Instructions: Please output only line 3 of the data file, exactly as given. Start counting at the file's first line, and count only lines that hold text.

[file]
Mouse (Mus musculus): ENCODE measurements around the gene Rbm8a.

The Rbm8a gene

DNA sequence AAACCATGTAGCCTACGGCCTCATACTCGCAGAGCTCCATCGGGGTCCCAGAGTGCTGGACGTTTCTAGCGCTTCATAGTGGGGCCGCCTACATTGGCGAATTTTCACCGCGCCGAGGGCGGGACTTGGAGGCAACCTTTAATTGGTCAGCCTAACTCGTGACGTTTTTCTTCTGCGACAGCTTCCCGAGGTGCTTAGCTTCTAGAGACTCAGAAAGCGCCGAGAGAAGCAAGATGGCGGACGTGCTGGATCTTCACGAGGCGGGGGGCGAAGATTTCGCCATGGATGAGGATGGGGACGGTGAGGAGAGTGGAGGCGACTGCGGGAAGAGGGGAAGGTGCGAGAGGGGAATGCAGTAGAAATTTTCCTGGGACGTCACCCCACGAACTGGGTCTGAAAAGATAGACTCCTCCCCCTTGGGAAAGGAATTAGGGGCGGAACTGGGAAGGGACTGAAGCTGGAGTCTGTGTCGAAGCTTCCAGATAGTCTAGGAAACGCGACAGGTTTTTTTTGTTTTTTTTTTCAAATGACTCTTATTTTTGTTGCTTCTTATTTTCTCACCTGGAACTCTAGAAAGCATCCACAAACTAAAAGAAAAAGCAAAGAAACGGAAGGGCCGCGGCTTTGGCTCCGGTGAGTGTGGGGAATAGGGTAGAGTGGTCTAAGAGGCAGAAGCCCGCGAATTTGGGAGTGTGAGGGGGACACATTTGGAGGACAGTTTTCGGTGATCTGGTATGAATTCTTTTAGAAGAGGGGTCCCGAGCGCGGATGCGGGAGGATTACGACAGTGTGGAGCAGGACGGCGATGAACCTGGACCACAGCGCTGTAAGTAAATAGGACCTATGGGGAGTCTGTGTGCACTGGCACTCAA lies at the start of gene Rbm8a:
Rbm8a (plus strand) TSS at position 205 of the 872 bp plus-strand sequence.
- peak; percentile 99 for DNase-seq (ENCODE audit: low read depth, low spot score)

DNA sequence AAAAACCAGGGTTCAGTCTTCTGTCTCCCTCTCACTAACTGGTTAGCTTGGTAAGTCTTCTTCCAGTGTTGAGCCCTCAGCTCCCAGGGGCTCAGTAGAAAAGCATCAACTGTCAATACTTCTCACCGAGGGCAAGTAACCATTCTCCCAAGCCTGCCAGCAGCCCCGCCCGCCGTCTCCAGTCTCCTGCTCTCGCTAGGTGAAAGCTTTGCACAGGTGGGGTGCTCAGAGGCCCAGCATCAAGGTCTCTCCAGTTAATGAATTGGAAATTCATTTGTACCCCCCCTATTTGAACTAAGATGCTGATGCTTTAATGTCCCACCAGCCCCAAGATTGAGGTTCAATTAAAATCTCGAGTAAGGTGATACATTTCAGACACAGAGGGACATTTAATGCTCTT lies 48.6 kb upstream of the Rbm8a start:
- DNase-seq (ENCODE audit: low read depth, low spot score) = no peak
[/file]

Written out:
DNA sequence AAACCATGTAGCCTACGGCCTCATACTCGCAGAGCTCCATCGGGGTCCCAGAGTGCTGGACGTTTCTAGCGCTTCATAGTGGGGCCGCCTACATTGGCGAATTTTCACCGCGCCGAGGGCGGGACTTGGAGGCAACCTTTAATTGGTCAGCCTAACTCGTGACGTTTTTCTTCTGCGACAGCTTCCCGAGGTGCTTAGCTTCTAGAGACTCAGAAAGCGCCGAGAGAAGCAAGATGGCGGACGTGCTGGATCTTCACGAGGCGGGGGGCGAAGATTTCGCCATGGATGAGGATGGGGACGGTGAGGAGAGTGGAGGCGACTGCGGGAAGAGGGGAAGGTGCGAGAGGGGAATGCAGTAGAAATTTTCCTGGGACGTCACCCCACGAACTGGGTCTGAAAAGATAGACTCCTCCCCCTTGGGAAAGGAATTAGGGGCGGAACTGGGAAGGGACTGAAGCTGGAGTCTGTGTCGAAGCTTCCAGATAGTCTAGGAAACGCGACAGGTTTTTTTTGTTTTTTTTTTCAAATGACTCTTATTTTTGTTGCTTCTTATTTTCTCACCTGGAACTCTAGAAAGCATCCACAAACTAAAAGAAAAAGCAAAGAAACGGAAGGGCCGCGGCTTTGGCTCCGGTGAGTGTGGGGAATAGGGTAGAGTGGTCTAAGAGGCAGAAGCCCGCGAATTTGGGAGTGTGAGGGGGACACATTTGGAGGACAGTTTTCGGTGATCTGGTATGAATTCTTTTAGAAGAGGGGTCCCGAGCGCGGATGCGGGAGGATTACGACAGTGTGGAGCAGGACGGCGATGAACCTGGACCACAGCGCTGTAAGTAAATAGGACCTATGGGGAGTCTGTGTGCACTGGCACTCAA lies at the start of gene Rbm8a: